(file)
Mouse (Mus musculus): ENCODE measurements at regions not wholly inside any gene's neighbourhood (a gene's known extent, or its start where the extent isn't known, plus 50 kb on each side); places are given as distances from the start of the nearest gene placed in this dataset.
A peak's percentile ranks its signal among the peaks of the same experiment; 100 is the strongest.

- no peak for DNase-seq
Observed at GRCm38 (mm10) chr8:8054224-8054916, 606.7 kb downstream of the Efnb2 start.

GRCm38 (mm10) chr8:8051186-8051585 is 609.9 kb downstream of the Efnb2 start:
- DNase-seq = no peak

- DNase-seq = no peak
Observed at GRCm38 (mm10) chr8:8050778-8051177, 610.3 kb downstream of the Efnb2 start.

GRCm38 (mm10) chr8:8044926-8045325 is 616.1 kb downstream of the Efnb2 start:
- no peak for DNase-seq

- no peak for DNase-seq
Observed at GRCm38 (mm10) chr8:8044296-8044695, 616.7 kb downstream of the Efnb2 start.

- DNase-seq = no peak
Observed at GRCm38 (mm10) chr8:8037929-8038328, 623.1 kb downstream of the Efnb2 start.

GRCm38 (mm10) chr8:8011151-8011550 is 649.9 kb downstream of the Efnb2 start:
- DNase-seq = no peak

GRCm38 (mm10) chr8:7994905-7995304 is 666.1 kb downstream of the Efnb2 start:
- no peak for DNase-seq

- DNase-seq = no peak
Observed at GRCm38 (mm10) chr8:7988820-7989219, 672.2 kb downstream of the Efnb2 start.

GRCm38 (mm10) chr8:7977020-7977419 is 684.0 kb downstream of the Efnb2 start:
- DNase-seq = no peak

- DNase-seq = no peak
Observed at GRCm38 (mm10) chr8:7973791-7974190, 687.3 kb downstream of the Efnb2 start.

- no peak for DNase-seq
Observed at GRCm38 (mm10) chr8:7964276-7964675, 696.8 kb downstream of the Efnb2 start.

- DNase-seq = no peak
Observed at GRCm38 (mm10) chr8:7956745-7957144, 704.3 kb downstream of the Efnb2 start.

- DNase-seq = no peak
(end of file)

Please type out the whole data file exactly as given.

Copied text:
Mouse (Mus musculus): ENCODE measurements at regions not wholly inside any gene's neighbourhood (a gene's known extent, or its start where the extent isn't known, plus 50 kb on each side); places are given as distances from the start of the nearest gene placed in this dataset.
A peak's percentile ranks its signal among the peaks of the same experiment; 100 is the strongest.

- no peak for DNase-seq
Observed at GRCm38 (mm10) chr8:8054224-8054916, 606.7 kb downstream of the Efnb2 start.

GRCm38 (mm10) chr8:8051186-8051585 is 609.9 kb downstream of the Efnb2 start:
- DNase-seq = no peak

- DNase-seq = no peak
Observed at GRCm38 (mm10) chr8:8050778-8051177, 610.3 kb downstream of the Efnb2 start.

GRCm38 (mm10) chr8:8044926-8045325 is 616.1 kb downstream of the Efnb2 start:
- no peak for DNase-seq

- no peak for DNase-seq
Observed at GRCm38 (mm10) chr8:8044296-8044695, 616.7 kb downstream of the Efnb2 start.

- DNase-seq = no peak
Observed at GRCm38 (mm10) chr8:8037929-8038328, 623.1 kb downstream of the Efnb2 start.

GRCm38 (mm10) chr8:8011151-8011550 is 649.9 kb downstream of the Efnb2 start:
- DNase-seq = no peak

GRCm38 (mm10) chr8:7994905-7995304 is 666.1 kb downstream of the Efnb2 start:
- no peak for DNase-seq

- DNase-seq = no peak
Observed at GRCm38 (mm10) chr8:7988820-7989219, 672.2 kb downstream of the Efnb2 start.

GRCm38 (mm10) chr8:7977020-7977419 is 684.0 kb downstream of the Efnb2 start:
- DNase-seq = no peak

- DNase-seq = no peak
Observed at GRCm38 (mm10) chr8:7973791-7974190, 687.3 kb downstream of the Efnb2 start.

- no peak for DNase-seq
Observed at GRCm38 (mm10) chr8:7964276-7964675, 696.8 kb downstream of the Efnb2 start.

- DNase-seq = no peak
Observed at GRCm38 (mm10) chr8:7956745-7957144, 704.3 kb downstream of the Efnb2 start.

- DNase-seq = no peak